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CIA defends unaccountable snooping

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General Michael Hayden, President Bush's nominee for CIA director, has defended his secret programme of snooping on citizens' telephone calls without warrants.

Meanwhile, a judge has given privacy champs the Electronic Frontier Foundation permission to use key evidence at the June hearing, where it will challenge telco AT&T with allegations that it helped US code breaking agency the National Security Agency (NSA) snoop on phone calls and other communications.

During his tenure as NSA director, Hayden had secretly crafted the system by which citizen communications would be tapped without the oversight of a warrant. He said the activity is excusable because agents operated in a system of self regulation. They could be trusted not to abuse their power because they were trustworthy people, the circular argument went.

"Every targeting is documented," Hayden was quoted saying in a Reuters report. "No one has said there has been a targeting decision made that hasn't been well-founded."

The NSA has been embroiled in snooping controversy before, most notably over its control of the international communications snooping network, Echelon, which monitors private and industrial telephone, fax and internet communications from bases in the US, Canada, Australia, New Zealand and most famously, Britain's Menwith Hill.

A 2001 European Parliament investigation was unable to substantiate the many allegations that the NSA was using the network to commit industrial espionage for the benefit of US corporations.

But it said there was no doubt the communications of European firms and citizens were being routinely monitored. It recommended encryption as a means of protection against NSA snooping.

Aggressive surveillance

An intelligence leak in 2003 revealed that the NSA had been using "dirty tricks" and "aggressive surveillance" of United Nations diplomats in an effort to get them to endorse an invasion of Iraq.

Unless these snooping networks were brought under the control of a system of democratic oversight, Privacy International said in its 2002 report 'Privacy and Human Rights', they could be trained on individuals and groups without recourse, and there was "ample evidence" they had already been turned on peace and democracy campaigners.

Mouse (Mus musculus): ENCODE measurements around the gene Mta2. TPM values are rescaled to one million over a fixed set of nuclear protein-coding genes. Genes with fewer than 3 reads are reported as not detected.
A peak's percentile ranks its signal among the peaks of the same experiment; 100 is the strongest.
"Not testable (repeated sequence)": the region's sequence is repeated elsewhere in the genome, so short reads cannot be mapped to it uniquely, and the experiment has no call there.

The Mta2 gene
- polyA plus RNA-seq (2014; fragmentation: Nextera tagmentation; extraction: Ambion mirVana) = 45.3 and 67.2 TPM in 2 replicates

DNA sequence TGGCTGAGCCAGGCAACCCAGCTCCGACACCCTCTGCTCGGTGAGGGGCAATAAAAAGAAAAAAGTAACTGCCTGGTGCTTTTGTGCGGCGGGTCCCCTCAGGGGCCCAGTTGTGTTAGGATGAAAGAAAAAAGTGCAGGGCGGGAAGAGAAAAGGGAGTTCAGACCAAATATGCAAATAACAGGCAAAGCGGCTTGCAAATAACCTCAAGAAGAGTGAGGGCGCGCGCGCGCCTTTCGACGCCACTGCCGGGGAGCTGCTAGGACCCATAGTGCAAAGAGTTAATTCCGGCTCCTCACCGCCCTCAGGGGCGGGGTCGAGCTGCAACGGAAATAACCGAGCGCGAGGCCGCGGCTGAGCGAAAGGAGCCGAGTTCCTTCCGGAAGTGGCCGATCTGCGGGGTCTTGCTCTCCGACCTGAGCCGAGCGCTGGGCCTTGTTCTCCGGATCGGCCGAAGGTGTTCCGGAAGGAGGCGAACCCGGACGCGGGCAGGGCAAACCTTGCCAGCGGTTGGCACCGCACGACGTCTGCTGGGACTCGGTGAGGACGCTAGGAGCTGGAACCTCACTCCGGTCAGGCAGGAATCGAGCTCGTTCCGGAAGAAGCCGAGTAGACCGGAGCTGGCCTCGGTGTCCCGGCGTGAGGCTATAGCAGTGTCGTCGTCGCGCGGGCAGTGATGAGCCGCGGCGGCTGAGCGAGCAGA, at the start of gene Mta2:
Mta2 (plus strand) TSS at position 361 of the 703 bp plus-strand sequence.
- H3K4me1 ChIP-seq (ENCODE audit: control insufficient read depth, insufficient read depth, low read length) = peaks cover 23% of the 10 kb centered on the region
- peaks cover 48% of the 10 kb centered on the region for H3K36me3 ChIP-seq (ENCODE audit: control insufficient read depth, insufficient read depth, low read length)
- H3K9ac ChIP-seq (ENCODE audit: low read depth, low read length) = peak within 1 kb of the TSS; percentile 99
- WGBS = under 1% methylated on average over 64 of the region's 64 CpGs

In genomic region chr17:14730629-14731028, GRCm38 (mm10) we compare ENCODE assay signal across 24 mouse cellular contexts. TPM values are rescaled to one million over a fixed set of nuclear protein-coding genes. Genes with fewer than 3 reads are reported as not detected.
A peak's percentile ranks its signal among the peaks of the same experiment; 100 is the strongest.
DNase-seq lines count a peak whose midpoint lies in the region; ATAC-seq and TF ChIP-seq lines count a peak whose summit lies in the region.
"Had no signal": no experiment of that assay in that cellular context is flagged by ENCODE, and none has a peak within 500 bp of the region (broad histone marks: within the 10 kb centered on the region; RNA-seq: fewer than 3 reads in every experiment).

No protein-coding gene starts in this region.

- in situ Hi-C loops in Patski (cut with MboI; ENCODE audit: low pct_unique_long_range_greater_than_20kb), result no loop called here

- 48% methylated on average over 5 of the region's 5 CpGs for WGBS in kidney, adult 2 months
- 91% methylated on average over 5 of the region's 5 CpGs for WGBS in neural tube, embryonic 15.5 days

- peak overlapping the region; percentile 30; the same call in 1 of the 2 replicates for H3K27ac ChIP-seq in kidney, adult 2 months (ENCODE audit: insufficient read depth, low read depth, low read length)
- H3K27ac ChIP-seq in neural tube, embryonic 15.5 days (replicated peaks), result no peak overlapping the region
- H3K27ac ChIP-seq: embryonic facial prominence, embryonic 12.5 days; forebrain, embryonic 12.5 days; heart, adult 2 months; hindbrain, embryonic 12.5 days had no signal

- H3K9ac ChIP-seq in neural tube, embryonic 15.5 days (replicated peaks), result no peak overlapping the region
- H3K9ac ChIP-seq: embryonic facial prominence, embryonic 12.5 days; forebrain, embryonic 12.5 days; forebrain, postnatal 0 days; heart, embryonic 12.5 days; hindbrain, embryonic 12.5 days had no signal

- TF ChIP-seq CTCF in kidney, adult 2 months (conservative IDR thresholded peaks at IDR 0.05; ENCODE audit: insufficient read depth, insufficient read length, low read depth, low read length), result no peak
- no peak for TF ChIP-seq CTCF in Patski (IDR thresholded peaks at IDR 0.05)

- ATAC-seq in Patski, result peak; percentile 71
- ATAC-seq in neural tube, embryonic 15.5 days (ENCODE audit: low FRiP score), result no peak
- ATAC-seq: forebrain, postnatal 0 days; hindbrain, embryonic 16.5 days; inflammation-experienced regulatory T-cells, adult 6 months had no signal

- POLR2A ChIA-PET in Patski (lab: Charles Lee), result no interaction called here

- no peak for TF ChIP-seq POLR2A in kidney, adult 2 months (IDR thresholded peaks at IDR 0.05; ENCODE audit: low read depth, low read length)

Law enforcement and intelligence agencies were becoming seamless, it warned: "That may, in practice, negate current rules and regulations prohibiting domestic communications surveillance by national intelligence agencies."

The evidence that the Electronic Frontier Foundation will use to challenge AT&T's alleged part in this international system consists of a testimony and supporting documents provided by a former AT&T worker who allegedly stumbled across a secret monitoring room operated by the NSA at the telco's San Francisco office.

The NSA system defended by Hayden yesterday is alleged to operate in much the same way as the international Echelon network that has worried foreign governments for years, using keywords to scan the millions of emails, phone calls and faxes transmitted across the network every day. They are both also unaccountable. The only difference, according to Hayden, is that the NSA's snooping of US citizens' communications is for the sole purpose of weeding out al Qaeda plots and terrorists.

AT&T and two other US telcos, Bell South and Verizon, this week denied handing phone records over to the NSA.

The ThinkProgress blog reported yesterday that on 5 May President Bush signed a presidential memorandum authorising, by the order of his director of intelligence, companies "to conceal activities related to national security." ®

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